State police troopers in Tazewell County don’t need to cite statistics to justify their stepped-up traffic patrols over Labor Day and other holiday weekends, but they will.
Nor do those and other officers need to study maps to know where many, and some of the worst accidents take place.
Drivers this weekend can learn those locations as well, simply by noting the presence of police in search of speeders, drunken drivers, those failing to wear seat belts and other traffic violators.
A word of caution in advance: Don’t try your luck on U.S. Route 24 in and around Washington.
That stretch of the highway, between Nofsinger Road on the east and Spring Creek Road on the west, has become one of the more dangerous traffic areas in Tazewell County, Ross Green, public education officer for Illinois State Police District 8, said Thursday.
“We’re having more problems in the last four years there than in the previous 10,” Green said.
Statistics bear tragic witness.
From Memorial Day this year through August, traffic accidents have taken six lives in Tazewell, raising the year’s total so far to eight.
Two people, a mother and her 6-year-old daughter, were killed when a teen-aged youth struck their car late last month on U.S. 24 at Cummings Lane in Washington.
“Speed seems to be the factor driving those bad crashes” on the highway, Green said. In October 2014, a driver was speeding more that 20 miles beyond the 55-mph limit at Main Street when she, like the youth last month, drove through a red light. A young woman died in that broadside collision.
While the highway’s intersections at both Cummings and Main are controlled by stop lights, those at Nofsinger and Spring Creek have stop signs for traffic on the two roads. In at least Nofsinger’s case, that may soon change.
Washington Police Chief Ed Papis confirmed Ross’s report that the Illinois Department of Transportation is advancing a study to replace the stop sign at Nofsinger on the highway with a controlled light.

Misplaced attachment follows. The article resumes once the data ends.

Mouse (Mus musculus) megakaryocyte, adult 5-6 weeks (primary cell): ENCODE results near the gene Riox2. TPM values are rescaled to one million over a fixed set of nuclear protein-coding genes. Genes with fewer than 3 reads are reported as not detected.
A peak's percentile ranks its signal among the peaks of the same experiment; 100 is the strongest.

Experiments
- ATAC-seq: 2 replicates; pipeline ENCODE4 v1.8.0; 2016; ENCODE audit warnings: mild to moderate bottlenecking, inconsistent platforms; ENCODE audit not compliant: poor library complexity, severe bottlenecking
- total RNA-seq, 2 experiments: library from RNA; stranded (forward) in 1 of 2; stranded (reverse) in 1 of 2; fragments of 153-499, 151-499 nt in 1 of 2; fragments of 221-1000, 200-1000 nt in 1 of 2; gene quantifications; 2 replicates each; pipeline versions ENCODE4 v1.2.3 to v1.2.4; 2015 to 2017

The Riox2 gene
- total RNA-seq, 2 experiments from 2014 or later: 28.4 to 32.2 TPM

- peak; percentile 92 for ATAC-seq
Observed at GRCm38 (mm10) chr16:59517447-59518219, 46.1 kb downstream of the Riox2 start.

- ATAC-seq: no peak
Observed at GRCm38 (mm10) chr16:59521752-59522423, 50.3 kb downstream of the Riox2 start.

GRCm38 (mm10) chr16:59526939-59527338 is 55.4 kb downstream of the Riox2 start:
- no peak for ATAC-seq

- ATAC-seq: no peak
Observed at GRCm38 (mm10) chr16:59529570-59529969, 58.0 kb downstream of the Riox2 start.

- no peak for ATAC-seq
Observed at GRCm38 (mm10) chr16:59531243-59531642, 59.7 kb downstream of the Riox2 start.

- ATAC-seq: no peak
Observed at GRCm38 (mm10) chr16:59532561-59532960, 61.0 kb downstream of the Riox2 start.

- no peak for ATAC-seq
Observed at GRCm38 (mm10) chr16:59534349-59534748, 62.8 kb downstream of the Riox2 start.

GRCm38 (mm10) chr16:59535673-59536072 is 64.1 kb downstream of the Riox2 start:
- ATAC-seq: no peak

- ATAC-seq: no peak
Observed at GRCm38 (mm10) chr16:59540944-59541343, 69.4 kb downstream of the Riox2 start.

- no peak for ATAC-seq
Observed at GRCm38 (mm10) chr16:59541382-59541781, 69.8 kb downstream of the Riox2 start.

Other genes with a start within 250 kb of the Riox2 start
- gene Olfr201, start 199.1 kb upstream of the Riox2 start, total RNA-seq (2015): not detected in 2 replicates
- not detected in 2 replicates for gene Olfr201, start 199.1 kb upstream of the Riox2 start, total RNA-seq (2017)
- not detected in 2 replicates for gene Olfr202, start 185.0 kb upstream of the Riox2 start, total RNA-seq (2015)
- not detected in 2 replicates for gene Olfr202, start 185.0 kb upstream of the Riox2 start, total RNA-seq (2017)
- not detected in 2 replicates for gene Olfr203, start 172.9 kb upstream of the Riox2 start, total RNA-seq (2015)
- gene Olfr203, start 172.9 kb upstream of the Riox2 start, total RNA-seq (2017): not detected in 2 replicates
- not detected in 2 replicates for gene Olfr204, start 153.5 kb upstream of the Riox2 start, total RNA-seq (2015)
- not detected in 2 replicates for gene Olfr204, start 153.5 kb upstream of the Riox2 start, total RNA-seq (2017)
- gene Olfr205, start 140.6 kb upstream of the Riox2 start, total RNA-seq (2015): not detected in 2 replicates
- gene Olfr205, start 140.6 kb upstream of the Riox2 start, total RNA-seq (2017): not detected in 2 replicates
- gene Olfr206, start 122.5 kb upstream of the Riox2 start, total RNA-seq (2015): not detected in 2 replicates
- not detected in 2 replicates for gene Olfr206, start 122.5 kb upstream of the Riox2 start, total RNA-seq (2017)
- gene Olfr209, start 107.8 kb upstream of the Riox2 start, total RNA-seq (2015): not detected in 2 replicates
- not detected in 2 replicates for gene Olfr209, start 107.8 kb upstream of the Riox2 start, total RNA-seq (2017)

“There is a plan to rebuild the Nofsinger intersection to include a light,” Papis said. “That would be a good idea. It’s what (his department has) been advocating.”
Green said he understood a similar change is being considered at Spring Creek. Papis said he’s heard support for the change from “concerned citizens.”
Lights at both intersections would be justified, Green said. “Drivers often don’t realize how fast cars are coming” on the highway as they pull out from the stop signs on the two roads, he said.
The summer’s fatal crashes in Tazewell — and nine fatalities so far in Peoria County, already three more than in 2015 — reflect a continuing rise in traffic deaths statewide since 2009, when 911 fatalities marked the lowest total since 1921.
Through August, 709 people have died on Illinois roads this year, Green said. A total of 998 were killed last year.
“With four months to go” this year, “I hope we don’t surpass last year, but we’re on track to do so,” he said.
Follow Michael Smothers at Twitter.com/msmotherspekin